|US20030004453 *||Jun 12, 2002||Jan 2, 2003||Francis Goudaliez||Bag provided with means for the temporary association of a filter|
|US20030055396 *||Nov 12, 2002||Mar 20, 2003||Francis Goudaliez||Extraction device with tubes having different cross-sections|
|US20030191005 *||Apr 8, 2002||Oct 9, 2003||Coelho Philip H.||Blood component separation method and apparatus|
|US20030209479 *||May 29, 2001||Nov 13, 2003||Lynn Daniel R||Blood filters, blood collection and processing systems, and methods therefore|
|US20050015070 *||Jul 8, 2004||Jan 20, 2005||Gambro Dasco S.P.A.||Dialysis bag, a dialysis set comprising the bag, and a three-way connector for access to a dialysis bag|
|US20060205581 *||Mar 9, 2005||Sep 14, 2006||Jacques Chammas||Automated system and method for blood components separation and processing|
|US20060225805 *||Jul 20, 2004||Oct 12, 2006||Jean-Pierre Pages||Healed frame and weaving machine provided with at least one said frame|
|US20060229547 *||Jun 8, 2006||Oct 12, 2006||Baxter International, Inc.||Systems and methods for collecting leukocyte-reduced blood components, including plasma that is free or virtually free of cellular blood species|
|US20070179424 *||Dec 15, 2006||Aug 2, 2007||Pablo Rubinstein||High concentration white cells, a method for agglomeration of the high concentration and a bag set for use in conjunction therewith|
|US20070269887 *||Jul 6, 2007||Nov 22, 2007||Coelho Philip H||Stem and progenitor cell compositions recovered from bone marrow or cord blood; system and method for preparation thereof|
|US20080248938 *||Jun 16, 2008||Oct 9, 2008||Jacques Chammas||Automated system and method for blood components separation and processing|
|US20110230855 *||Nov 18, 2009||Sep 22, 2011||Makoto Hirabuki||Blood bag system and cassette|
|US20130005558 *||Mar 22, 2011||Jan 3, 2013||Asahi Kasei Medical Co., Ltd.||Cell removal method, cell removal system, and white blood cell removal method|
|DE102007002291A1||Jan 16, 2007||Jul 17, 2008||Fresenius Hemocare Deutschland Gmbh||Vorrichtung und Verfahren zum Filtrieren einer Mischung einer Blutkomponente und einer Additivlösung|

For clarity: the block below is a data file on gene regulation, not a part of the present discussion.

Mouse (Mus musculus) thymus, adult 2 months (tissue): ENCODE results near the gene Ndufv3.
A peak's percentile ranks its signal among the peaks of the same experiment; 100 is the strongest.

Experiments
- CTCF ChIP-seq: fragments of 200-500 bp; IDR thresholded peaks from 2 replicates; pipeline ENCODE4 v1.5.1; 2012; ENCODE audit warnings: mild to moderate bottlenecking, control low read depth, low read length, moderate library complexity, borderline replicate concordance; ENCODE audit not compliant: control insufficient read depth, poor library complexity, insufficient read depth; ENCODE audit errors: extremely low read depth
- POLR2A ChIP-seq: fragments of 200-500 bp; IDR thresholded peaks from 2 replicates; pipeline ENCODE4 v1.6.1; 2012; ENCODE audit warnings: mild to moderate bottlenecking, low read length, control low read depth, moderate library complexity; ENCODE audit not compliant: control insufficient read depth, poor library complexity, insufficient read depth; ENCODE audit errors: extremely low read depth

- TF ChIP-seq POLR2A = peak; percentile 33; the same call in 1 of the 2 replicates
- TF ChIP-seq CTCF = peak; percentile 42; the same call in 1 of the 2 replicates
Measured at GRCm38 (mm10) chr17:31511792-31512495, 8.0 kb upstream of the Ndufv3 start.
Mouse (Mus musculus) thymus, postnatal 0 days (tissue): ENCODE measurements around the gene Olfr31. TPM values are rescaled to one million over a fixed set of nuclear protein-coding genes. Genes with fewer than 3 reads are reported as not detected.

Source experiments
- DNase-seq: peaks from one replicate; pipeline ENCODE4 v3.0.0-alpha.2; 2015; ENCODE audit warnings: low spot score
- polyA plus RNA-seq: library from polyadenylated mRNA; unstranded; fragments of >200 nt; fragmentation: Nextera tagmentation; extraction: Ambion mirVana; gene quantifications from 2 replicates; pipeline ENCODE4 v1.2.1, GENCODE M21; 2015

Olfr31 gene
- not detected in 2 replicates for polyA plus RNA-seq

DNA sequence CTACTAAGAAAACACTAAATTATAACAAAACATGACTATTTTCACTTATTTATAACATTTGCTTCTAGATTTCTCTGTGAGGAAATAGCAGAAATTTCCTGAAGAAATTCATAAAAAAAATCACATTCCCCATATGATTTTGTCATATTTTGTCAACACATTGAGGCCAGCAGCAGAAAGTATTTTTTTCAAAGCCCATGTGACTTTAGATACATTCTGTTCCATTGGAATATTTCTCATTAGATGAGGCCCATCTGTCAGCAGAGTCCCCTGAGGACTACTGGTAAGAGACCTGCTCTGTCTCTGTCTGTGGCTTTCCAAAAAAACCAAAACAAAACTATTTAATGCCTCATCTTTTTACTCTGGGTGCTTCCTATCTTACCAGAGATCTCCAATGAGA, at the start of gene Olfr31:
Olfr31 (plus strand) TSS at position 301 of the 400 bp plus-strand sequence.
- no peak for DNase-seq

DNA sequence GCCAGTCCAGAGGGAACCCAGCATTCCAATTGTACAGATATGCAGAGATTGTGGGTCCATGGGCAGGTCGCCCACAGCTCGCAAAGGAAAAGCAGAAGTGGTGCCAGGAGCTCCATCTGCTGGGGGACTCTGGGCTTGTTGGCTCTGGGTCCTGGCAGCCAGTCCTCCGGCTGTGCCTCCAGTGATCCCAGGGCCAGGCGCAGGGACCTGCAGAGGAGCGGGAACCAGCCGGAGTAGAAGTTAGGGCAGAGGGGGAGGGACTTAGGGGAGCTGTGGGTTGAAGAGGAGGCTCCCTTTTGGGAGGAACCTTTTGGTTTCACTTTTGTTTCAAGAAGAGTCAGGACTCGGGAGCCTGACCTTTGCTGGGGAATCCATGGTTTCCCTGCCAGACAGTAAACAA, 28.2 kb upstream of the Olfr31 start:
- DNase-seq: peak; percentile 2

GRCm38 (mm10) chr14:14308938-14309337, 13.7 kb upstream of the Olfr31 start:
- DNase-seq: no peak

|EP1266645A1||Jun 5, 2002||Dec 18, 2002||Maco Pharma||Pouch with means for temporarily associating a filter|
|WO2001024848A1 *||Sep 29, 2000||Apr 12, 2001||Gambro, Inc.||Extracorporeal blood processing methods and apparatus|
|WO2001074158A2 *||Mar 27, 2001||Oct 11, 2001||Baxter International Inc.||Systems and methods for collecting leukocyte-reduced blood components, including plasma that is free or virtually free of cellular blood species|
|WO2001074158A3 *||Mar 27, 2001||Mar 21, 2002||Baxter Int|
|WO2005004783A2 *||Jun 18, 2004||Jan 20, 2005||Gambro Lundia Ab||A dialysis bag.|
|WO2005004783A3 *||Jun 18, 2004||May 19, 2005||Gambro Lundia Ab||A dialysis bag.|
|WO2008086988A2||Jan 12, 2008||Jul 24, 2008||Fresenius Hemocare Deutschland Gmbh||Apparatus and method for filtering a mixture of a blood component and an additive solution|
|WO2008086988A3 *||Jan 12, 2008||Nov 6, 2008||Fresenius Hemocare Deutschland||Apparatus and method for filtering a mixture of a blood component and an additive solution|
|WO2014006339A1 *||Jul 4, 2013||Jan 9, 2014||Maco Pharma||Apparatus for extracting a blood component contained in a system of bags|
|U.S. Classification||604/410, 210/231, 210/782|
|International Classification||A61M1/02, A61J1/10|
|Cooperative Classification||A61M1/0295, A61M1/0222, A61M1/0227, A61M1/0218|
|Sep 28, 1995||AS||Assignment|
Owner name: BAXTER INTERNATIONAL INC., ILLINOIS
Free format text: ASSIGNMENT OF ASSIGNORS INTEREST;ASSIGNOR:BESHEL, RICHARD;REEL/FRAME:007653/0653
Effective date: 19950918
|May 16, 2002||FPAY||Fee payment|
Year of fee payment: 4
|Jun 4, 2002||REMI||Maintenance fee reminder mailed|
|Jun 7, 2006||REMI||Maintenance fee reminder mailed|
|Nov 17, 2006||LAPS||Lapse for failure to pay maintenance fees|
|Jan 16, 2007||FP||Expired due to failure to pay maintenance fee|
Effective date: 20061117